• REMOVE CLASSES — Removes any classes that match the specified class name string. The class specification can include wildcards.

  • Command recall — You can recall previous commands using the up and down arrow keys. Or you can recall a specific command by line number (the command prompt shows the line number) using the recall command. For example:

    $ sqlcmd
    1> select * from votes;
    2> show procedures;
    3> recall 1
    select * from votes;

    Once recalled, you can edit the command before reissuing it using typical editing keys, such as the left and right arrow keys and backspace and delete.

  • Script files — You can run multiple queries or stored procedures in a single command using the file directive. The file directive takes a text file as an argument and executes all of the SQL queries and exec directives in the file as if they were entered interactively. Any show, explain, recall, or exit directives are ignored. For example, the following command processes all of the SQL queries and procedure invocations in the file myscript.sql:

    $ sqlcmd
    1> file myscript.sql;

    If the file contains only data definition language (DDL) statements, you can also have the entire file processed as a batch by including the -batch argument:

    $ sqlcmd
    1> file -batch myscript.sql;

    If a file or set of statements includes both DDL and DML statements, you can still batch process a group of DDL statements by enclosing the statements in a file -inlinebatch directive and the specified end marker. For example, in the following code the three CREATE PROCEDURE statements are processed as a batch:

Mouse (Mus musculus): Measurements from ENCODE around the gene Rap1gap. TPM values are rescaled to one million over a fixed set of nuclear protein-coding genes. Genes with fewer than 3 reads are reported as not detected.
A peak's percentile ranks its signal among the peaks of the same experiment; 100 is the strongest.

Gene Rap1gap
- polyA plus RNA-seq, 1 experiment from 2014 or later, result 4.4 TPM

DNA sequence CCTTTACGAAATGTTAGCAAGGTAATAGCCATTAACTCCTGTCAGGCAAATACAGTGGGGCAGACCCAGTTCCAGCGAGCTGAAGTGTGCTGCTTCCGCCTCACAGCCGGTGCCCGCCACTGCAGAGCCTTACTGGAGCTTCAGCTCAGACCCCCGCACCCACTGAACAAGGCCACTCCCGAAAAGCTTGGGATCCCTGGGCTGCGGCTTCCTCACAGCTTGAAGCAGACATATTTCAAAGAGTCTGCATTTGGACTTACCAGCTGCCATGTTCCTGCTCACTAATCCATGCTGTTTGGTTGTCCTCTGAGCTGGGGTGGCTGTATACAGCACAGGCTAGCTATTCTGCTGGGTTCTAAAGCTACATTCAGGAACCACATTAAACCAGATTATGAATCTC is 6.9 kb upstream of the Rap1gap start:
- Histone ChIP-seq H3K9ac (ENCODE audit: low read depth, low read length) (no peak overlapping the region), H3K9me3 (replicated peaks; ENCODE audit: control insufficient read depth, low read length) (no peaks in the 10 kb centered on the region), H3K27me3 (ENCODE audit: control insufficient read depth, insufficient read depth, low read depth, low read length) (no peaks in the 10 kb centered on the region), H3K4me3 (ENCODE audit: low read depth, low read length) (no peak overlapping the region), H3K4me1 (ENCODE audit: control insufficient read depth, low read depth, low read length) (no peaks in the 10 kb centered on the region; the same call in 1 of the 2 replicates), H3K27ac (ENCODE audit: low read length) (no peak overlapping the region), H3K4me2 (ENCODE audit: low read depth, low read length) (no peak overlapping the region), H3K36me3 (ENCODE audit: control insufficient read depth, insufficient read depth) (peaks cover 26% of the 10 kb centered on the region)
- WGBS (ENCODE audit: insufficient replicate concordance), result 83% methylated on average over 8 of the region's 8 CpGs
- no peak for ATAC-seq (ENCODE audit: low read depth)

load classes myprocs.jar;
    file -inlinebatch END_OF_BATCH
    CREATE PROCEDURE FROM CLASS procs.PromoteEmployee;

    Batch processing the DDL statements has two effects:

    • Batch processing can significantly improve performance since all of the schema changes are processed and distributed to the cluster nodes at one time, rather than individually for each statement.

    • The batch operates as a transaction, succeeding or failing as a unit. If any statement fails, all of the schema changes are rolled back.

  • Exit — When you are done with your interactive session, enter the exit directive to end the session and return to the shell prompt.

To run a sqlcmd command without starting the interactive prompt, you can pipe the command through standard input to the sqlcmd command. For example:

$ echo "select * from contestants;" | sqlcmd